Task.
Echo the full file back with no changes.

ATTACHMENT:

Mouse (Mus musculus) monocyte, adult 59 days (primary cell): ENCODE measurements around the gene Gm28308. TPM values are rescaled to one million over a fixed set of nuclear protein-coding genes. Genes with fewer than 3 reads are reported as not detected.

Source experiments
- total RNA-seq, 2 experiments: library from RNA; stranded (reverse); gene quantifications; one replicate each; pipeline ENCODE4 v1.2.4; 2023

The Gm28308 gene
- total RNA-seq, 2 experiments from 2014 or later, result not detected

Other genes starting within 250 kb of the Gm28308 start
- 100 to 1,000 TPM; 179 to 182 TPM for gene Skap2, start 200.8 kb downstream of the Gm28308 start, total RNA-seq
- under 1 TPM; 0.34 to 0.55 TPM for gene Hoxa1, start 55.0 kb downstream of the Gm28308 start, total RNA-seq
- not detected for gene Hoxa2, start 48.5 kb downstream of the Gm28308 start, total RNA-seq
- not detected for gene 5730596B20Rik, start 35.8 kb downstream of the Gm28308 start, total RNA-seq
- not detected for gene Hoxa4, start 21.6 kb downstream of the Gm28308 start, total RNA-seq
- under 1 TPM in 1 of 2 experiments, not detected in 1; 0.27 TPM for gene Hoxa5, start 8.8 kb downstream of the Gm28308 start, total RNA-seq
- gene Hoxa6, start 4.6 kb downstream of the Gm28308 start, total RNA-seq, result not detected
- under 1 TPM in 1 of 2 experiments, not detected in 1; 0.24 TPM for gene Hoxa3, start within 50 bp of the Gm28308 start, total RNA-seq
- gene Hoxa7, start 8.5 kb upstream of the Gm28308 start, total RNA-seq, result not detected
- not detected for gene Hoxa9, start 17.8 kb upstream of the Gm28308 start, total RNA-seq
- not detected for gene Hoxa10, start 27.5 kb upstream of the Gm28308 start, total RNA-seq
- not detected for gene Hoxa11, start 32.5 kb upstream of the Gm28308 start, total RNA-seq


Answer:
Mouse (Mus musculus) monocyte, adult 59 days (primary cell): ENCODE measurements around the gene Gm28308. TPM values are rescaled to one million over a fixed set of nuclear protein-coding genes. Genes with fewer than 3 reads are reported as not detected.

Source experiments
- total RNA-seq, 2 experiments: library from RNA; stranded (reverse); gene quantifications; one replicate each; pipeline ENCODE4 v1.2.4; 2023

The Gm28308 gene
- total RNA-seq, 2 experiments from 2014 or later, result not detected

Other genes starting within 250 kb of the Gm28308 start
- 100 to 1,000 TPM; 179 to 182 TPM for gene Skap2, start 200.8 kb downstream of the Gm28308 start, total RNA-seq
- under 1 TPM; 0.34 to 0.55 TPM for gene Hoxa1, start 55.0 kb downstream of the Gm28308 start, total RNA-seq
- not detected for gene Hoxa2, start 48.5 kb downstream of the Gm28308 start, total RNA-seq
- not detected for gene 5730596B20Rik, start 35.8 kb downstream of the Gm28308 start, total RNA-seq
- not detected for gene Hoxa4, start 21.6 kb downstream of the Gm28308 start, total RNA-seq
- under 1 TPM in 1 of 2 experiments, not detected in 1; 0.27 TPM for gene Hoxa5, start 8.8 kb downstream of the Gm28308 start, total RNA-seq
- gene Hoxa6, start 4.6 kb downstream of the Gm28308 start, total RNA-seq, result not detected
- under 1 TPM in 1 of 2 experiments, not detected in 1; 0.24 TPM for gene Hoxa3, start within 50 bp of the Gm28308 start, total RNA-seq
- gene Hoxa7, start 8.5 kb upstream of the Gm28308 start, total RNA-seq, result not detected
- not detected for gene Hoxa9, start 17.8 kb upstream of the Gm28308 start, total RNA-seq
- not detected for gene Hoxa10, start 27.5 kb upstream of the Gm28308 start, total RNA-seq
- not detected for gene Hoxa11, start 32.5 kb upstream of the Gm28308 start, total RNA-seq